Exploding out of the mind of Portland idea-man Eli Cayer, 39, and with financial backing from his Urban Farm Fermentory, is the conversion of a former East Bayside taxi garage into a home for food processors and preparers right on the Portland peninsula.
With his eye ever fixed on the Next Big Thing for the Forest City (he's had his hand in everything from public transit to community engagement to booze), Cayer is not only projecting the February 1 opening of the yet-to-be-named new space, which will house an expanded space for Bomb Diggity Bakery and an all-natural fruit-popsicle maker — he has also offered the Portland Phoenix a behind-the-scenes look at how ideas like this one arise, develop, change, adapt, get wrecked, get salvaged, and ultimately, if the stars align, actually happen.
It's a peek at what goes into bringing great new businesses and ideas to Portland. More often, as Cayer observes, "you see what worked" — at a grand opening or community open house. "Sometimes it doesn't work," he says wryly, and with personal experience.Cayer has started businesses in Portland for many years. There was a DIY bicycle-repair shop called the Hub, which led to cycle-rickshaws (predating by a decade the ones we saw this summer), and then an unfruitful plan to install a downtown refueling location for biodiesel vehicles. He founded the community group MENSK to bring together like-minded creative people in hopes of cross-pollinating great ideas. He co-founded Maine Mead Works, and then left to help start the Urban Farm Fermentory, which makes mead, hard cider, and a rapidly expanding line of kombucha drinks. Not all of these endeavors have worked out as planned, and others ran their course, after which Cayer moved on.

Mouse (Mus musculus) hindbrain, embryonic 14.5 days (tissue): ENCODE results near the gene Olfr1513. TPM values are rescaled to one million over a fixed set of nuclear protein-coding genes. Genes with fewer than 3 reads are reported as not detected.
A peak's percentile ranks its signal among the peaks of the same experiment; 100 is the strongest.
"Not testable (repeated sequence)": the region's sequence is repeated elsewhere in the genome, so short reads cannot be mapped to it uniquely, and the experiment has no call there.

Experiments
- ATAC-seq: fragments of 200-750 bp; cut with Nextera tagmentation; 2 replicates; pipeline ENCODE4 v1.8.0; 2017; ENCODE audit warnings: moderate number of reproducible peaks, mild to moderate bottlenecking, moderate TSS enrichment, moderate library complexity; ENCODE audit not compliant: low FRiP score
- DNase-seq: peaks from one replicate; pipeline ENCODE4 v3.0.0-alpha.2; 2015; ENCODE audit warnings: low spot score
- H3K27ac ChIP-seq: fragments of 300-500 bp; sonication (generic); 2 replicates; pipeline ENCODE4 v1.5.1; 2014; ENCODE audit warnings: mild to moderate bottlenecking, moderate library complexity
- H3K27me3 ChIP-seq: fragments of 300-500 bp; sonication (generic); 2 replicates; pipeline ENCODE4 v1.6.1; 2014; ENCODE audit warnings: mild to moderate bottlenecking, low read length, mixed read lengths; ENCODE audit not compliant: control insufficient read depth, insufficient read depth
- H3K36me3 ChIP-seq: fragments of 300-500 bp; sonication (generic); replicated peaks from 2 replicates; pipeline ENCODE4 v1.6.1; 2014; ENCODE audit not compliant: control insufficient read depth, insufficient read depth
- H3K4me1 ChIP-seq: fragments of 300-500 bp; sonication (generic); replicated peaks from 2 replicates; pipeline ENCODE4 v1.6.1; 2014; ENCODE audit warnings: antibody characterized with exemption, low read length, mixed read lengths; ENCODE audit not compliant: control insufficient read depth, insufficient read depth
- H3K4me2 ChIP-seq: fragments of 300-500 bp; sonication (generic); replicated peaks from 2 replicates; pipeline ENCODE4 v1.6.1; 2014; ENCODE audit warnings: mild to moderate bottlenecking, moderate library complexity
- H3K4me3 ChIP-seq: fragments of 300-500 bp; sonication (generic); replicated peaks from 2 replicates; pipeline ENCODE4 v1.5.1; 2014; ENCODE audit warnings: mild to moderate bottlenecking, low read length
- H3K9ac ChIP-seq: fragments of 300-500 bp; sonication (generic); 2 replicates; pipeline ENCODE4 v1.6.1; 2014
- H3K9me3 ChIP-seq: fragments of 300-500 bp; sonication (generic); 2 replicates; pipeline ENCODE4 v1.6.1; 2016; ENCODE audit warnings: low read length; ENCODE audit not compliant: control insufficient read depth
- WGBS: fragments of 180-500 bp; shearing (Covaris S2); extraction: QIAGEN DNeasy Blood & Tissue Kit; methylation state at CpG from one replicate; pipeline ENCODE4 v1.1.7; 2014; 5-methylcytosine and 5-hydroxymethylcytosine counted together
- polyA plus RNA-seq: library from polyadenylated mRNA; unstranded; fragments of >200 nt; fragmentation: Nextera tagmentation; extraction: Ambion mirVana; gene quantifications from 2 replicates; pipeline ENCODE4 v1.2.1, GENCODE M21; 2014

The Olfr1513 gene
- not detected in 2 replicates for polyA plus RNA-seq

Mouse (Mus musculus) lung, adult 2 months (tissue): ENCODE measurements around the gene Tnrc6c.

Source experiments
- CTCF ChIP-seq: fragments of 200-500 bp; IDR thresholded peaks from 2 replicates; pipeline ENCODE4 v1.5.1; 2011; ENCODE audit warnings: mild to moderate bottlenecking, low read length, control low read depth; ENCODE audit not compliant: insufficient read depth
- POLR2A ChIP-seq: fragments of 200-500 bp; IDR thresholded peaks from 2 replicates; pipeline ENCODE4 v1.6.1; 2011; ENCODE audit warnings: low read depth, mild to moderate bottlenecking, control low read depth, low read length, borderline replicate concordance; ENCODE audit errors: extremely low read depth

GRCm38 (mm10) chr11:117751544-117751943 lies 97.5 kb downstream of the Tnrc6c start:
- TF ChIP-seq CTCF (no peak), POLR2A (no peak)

Now, with the UFF growing strong, another Cayer notion is taking shape.
"I've been dreaming about this space for a while now," he says, standing in the vast open cavern that used to be the garage home to ABC Taxi. It's another part of the same 200 Anderson Street building that houses the UFF, which is how Cayer heard, last June, that the taxi company was moving to a new space off the peninsula.
He signed a lease in August, based on commitments from a couple of prospective tenants, and started submitting permitting applications to the city for different uses as well as renovations.
When he did, Cayer admits, "I unfortunately worded it in a way that scared" city officials scrutinizing how the building would be divided for various tenants. An initial potential tenant was a man who would be making countertops; also interested was Bomb Diggity, seeking to expand both its bakery business as well as the social mission of its nonprofit parent Momentum (which works with people who have intellectual disabilities) out of the space it presently shares with Local Sprouts on Congress Street. Cayer soon found out that city rules governing spaces with multiple uses (like manufacturing and food preparation) meant different permitting and building requirements than Cayer was used to from his experience with single-use spaces, like the UFF.